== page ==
Additionally, releases of information specialist earn a higher salary in the insurance industry compared to other industries. In this industry, they receive an average salary of $51,336. Additionally, medical coders earn an average salary of $52,925 in the health care industry.

    Releases of information specialist are known to earn similar educational levels when compared to medical coders. Additionally, they're 0.9% less likely to graduate with a Master's Degree, and 0.4% less likely to earn a Doctoral Degree.

    Description Of a Reimbursement Specialist

    A reimbursement specialist is responsible for analyzing insurance documents, processing reimbursement claims, and releasing accurate billing statements for insurance claims. Reimbursement specialists must have excellent analytical skills, especially on performing clerical tasks to evaluate insurance cases, investigate cases, and update the account information of the clients on the database. They should also have impeccable communication skills and understanding of the insurance processes to be able to coordinate with the clients, explaining the procedures of their claims accurately, and coordinate with the insurance management to improve the claims processes.

    Reimbursement specialists tend to earn a lower pay than medical coders by about $13,290 per year.

    While both medical coders and reimbursement specialists complete day-to-day tasks using similar skills like medical terminology, patients, and medicare, the two careers also vary in other skills.

    While some skills are shared by these professions, there are some differences to note. "cpc," "icd-10-cm," "ahima," and "clinical documentation" are skills that have shown up on medical coders resumes. Additionally, reimbursement specialist uses skills like customer service, cpt, hcpcs, and eob on their resumes.

    In general, reimbursement specialists make a higher salary in the pharmaceutical industry with an average of $41,366. The highest medical coder annual salary stems from the health care industry.

    The average resume of reimbursement specialists showed that they earn similar levels of education to medical coders. So much so that the likelihood of them earning a Master's Degree is 1.2% more. Additionally, they're less likely to earn a Doctoral Degree by 0.4%.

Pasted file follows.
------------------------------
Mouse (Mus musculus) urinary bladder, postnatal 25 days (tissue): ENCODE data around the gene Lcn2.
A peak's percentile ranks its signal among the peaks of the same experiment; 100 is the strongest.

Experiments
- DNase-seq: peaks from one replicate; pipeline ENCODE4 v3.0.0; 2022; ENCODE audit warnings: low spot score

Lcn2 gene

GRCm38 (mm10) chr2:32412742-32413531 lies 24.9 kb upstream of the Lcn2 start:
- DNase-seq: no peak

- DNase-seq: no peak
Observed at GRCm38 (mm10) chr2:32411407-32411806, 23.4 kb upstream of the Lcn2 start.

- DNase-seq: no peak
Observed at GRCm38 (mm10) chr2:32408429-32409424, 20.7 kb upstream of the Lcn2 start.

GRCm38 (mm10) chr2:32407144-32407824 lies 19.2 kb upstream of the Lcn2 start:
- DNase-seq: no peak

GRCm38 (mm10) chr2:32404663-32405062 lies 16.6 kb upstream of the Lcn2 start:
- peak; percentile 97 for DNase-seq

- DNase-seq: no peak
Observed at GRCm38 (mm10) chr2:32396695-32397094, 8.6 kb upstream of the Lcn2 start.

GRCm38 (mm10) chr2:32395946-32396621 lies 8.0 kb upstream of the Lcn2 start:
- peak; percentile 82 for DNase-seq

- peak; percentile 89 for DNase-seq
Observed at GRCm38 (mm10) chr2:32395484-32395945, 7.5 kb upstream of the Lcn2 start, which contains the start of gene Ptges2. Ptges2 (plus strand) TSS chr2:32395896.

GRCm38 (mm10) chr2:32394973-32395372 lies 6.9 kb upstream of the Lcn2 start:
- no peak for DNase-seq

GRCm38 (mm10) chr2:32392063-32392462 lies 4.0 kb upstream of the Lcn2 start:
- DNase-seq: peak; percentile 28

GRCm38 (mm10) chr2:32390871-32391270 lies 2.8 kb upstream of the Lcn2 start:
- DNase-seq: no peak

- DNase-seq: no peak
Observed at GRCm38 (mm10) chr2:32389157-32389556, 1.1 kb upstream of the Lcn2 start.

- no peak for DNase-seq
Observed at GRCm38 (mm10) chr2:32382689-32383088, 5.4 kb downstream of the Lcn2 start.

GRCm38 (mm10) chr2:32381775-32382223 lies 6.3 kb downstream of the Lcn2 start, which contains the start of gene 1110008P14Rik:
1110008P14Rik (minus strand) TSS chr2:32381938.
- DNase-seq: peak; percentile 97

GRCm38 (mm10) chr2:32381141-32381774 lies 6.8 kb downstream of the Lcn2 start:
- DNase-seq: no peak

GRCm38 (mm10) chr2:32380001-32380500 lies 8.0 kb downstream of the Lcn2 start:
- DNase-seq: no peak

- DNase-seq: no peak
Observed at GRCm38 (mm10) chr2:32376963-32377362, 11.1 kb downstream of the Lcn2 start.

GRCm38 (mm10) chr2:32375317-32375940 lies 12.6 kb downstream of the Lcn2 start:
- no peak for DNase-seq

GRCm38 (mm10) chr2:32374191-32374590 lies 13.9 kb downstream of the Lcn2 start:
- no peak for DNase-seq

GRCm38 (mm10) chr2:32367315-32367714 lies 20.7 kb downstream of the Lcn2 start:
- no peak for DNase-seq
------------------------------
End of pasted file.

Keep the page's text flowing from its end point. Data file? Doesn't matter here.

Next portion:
What a Medical Coder Does FAQs

    How Long Does It Take To Become A Medical Coder?

    It takes about nine months to two years to become a medical coder. Depending on what program you enroll in or what kind of job you want, the program can be completed in as few as nine months.

    How Much Does A Billing Person Make?

    A person who manages the billing for a company makes around $45,000 in a year. The salaries range from a low of $30,000 to a high of $55,000 in a year, but the average hourly wage is typically around $15 to $20 an hour.

    How To Get A Medical Coding Job Without Experience

    To get a medical coding job without experience, you must have at least a high school diploma or equivalent, keen observational skills, and strong skills regarding basic technical software.

    Is It Hard To Be A Medical Coder?

    No, it is not hard to be a medical coder. Compared to some other health professions, becoming a medical coder is reasonably fast if you have the financial means and time.

    Programs can be as low as $3,000 to roughly $20,000. Exams to gain certification can cost around $300-400, such as the Certified Coding Associate (CCA) exam costing $299. Students in their program typically learn coding and classification systems such as ICD-CM coding and classes about patient confidentiality.

    What Does A Medical Coder Do On A Daily Basis?

    A medical coder goes over medical records, assigns medical codes, and makes sure all of their work is accurate and correct on a daily basis. Here are some details on the common daily activities of a medical coder:

    Where Do Medical Coders Work?

    Medical coders work in hospitals, outpatient care centers, and physician's offices. In all these settings, a medical coder's job is to transcribe a patient's visit into a series of universally recognized codes that detail exactly what information was gained during the patient's visit.